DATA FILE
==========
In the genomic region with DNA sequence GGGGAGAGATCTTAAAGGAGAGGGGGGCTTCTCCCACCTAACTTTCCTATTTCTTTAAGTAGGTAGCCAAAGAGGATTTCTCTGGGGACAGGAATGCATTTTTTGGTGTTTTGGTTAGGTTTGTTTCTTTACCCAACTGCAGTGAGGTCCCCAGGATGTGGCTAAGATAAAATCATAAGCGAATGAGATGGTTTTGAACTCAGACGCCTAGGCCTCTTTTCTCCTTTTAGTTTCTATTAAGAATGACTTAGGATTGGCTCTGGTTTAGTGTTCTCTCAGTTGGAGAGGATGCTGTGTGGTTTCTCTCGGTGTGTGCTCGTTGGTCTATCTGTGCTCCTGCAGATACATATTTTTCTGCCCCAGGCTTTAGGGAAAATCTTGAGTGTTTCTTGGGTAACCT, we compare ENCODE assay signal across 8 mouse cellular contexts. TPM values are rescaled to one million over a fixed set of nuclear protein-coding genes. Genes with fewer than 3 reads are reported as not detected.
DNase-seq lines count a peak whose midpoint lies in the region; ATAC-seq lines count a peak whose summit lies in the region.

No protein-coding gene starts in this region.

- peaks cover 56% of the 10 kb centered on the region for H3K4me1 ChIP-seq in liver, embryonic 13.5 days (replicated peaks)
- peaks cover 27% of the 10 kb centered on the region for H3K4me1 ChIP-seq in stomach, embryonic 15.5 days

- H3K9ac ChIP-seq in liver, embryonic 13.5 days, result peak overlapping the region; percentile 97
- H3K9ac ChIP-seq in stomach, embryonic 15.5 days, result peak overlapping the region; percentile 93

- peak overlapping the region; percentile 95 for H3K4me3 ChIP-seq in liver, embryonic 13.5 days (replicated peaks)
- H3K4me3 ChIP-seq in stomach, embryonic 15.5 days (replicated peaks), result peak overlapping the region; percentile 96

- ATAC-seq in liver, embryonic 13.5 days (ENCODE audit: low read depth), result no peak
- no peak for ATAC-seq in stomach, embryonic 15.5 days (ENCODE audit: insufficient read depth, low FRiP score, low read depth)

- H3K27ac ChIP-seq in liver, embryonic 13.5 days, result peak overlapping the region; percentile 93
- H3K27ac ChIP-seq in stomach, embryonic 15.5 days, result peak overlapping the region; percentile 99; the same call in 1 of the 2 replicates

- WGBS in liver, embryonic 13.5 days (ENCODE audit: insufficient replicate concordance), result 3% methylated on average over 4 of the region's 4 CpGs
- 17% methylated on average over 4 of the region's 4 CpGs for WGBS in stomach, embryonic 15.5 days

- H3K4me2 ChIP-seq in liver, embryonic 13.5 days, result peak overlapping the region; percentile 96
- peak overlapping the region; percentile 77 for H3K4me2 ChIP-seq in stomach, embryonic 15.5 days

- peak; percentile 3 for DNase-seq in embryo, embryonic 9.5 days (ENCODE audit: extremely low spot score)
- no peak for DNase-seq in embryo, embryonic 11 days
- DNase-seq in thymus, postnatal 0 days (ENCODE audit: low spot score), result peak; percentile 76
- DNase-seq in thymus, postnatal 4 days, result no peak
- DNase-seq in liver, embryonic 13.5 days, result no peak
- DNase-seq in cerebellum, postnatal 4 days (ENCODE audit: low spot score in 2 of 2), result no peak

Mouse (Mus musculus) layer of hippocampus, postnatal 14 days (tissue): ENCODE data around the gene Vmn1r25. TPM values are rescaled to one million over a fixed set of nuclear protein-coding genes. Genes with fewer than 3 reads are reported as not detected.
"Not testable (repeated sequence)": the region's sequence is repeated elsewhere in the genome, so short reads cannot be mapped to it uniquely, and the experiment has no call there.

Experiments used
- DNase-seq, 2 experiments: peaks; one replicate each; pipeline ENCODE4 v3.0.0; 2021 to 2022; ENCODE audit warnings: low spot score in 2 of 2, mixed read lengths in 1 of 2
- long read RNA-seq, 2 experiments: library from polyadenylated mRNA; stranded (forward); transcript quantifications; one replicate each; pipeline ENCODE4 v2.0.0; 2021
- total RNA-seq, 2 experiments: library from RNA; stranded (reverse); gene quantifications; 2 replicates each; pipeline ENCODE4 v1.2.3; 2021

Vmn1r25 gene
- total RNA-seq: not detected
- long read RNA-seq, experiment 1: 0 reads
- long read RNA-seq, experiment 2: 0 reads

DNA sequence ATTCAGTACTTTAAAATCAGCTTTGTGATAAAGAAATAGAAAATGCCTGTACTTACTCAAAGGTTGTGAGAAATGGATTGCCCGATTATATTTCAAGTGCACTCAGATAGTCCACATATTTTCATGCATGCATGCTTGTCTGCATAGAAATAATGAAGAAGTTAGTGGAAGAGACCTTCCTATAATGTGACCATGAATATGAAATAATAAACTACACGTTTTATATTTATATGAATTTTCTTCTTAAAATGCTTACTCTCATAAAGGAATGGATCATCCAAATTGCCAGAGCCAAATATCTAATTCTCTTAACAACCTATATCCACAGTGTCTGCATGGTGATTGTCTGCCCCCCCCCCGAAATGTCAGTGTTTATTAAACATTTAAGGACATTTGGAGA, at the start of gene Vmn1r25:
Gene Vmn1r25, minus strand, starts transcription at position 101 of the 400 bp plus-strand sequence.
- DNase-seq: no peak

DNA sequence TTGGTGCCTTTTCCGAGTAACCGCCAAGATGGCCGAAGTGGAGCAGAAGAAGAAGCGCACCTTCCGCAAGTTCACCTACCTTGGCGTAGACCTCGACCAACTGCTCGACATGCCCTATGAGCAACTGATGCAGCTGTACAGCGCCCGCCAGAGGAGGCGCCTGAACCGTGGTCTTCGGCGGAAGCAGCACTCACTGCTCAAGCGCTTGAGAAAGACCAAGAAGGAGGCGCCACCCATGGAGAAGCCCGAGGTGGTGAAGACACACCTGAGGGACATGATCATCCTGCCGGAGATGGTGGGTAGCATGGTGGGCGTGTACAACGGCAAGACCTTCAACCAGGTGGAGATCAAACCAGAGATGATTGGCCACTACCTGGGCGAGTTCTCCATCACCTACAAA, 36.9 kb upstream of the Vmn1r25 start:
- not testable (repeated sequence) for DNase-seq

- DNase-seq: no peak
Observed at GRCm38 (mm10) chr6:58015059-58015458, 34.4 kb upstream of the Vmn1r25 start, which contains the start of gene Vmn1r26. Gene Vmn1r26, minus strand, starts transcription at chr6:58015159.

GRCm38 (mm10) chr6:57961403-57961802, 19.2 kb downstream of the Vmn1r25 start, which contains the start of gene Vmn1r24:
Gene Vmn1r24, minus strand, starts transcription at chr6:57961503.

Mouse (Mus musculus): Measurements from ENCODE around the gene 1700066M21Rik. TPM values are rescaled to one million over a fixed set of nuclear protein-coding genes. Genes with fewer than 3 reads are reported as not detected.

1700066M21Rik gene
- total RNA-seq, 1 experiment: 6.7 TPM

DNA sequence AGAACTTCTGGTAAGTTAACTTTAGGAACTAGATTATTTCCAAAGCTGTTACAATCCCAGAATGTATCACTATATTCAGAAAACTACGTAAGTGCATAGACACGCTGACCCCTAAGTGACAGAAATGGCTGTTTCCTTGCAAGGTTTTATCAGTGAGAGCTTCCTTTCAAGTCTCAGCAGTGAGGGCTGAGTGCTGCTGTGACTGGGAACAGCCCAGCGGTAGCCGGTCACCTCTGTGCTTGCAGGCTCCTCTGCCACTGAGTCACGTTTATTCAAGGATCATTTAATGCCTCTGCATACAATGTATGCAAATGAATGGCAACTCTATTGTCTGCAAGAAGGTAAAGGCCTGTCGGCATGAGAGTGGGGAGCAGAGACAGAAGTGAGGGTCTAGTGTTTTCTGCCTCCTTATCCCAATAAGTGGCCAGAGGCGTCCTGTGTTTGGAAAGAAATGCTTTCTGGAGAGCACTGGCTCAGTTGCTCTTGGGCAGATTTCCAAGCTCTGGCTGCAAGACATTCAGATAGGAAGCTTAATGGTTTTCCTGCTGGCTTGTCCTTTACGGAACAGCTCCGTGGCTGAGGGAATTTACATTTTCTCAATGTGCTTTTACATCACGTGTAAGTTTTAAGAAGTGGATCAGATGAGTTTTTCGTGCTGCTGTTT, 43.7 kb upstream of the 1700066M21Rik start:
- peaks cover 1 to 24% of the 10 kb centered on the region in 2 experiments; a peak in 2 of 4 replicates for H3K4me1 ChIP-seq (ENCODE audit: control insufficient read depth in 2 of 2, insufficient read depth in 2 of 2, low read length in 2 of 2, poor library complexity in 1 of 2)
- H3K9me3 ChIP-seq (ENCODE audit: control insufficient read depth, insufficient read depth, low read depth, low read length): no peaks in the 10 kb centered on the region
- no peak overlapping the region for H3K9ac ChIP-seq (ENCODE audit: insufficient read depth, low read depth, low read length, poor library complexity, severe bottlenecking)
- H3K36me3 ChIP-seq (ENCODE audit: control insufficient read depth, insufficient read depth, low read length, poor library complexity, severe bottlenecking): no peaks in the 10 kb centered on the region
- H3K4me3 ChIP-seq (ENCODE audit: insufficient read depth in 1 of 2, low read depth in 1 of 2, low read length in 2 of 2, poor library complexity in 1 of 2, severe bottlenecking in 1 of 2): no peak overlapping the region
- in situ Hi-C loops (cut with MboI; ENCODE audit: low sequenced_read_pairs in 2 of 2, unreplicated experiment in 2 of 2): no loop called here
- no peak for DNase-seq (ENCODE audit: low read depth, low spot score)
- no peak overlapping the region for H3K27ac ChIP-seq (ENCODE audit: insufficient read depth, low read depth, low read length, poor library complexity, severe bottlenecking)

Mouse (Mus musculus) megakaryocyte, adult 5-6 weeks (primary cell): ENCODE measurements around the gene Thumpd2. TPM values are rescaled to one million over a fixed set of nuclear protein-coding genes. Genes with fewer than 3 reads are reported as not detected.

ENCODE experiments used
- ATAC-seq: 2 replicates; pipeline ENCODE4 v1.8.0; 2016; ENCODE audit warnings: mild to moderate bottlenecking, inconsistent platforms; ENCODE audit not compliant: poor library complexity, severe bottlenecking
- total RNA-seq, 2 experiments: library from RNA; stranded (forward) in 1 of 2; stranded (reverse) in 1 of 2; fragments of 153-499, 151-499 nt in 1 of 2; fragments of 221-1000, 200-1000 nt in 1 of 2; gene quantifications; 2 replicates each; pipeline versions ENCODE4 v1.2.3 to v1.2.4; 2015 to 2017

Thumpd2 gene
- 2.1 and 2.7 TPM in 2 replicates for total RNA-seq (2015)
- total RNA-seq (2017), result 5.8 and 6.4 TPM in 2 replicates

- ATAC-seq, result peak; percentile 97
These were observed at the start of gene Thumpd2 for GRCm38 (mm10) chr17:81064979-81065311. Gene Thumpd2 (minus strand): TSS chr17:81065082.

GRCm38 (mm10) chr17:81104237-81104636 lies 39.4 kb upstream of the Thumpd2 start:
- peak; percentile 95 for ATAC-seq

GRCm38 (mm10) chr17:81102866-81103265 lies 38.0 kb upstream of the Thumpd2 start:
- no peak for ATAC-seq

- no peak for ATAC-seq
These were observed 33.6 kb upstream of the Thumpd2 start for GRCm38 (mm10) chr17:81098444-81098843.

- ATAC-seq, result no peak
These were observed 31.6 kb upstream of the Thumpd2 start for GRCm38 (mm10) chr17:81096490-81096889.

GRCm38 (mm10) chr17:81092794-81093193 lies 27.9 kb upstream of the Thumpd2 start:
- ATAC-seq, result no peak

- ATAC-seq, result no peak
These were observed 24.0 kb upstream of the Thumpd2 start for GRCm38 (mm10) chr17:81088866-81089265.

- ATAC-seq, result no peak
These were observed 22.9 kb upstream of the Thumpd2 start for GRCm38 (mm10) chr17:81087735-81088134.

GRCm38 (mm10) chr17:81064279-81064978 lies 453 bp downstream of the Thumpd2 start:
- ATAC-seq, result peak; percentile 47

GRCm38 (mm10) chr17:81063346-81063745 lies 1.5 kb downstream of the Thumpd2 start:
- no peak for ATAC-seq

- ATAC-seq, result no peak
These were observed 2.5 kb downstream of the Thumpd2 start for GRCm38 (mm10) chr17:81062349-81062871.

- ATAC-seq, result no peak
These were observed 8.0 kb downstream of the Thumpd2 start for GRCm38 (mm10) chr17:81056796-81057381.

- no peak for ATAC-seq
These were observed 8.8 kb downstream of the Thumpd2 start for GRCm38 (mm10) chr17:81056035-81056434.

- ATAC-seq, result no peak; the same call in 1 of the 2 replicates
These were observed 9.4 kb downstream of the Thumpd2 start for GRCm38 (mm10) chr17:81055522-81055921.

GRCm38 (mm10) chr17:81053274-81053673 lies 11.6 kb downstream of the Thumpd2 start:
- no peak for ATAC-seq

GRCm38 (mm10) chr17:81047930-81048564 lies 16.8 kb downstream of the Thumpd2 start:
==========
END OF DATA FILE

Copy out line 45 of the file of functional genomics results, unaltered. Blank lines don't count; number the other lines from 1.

- total RNA-seq, 1 experiment: 6.7 TPM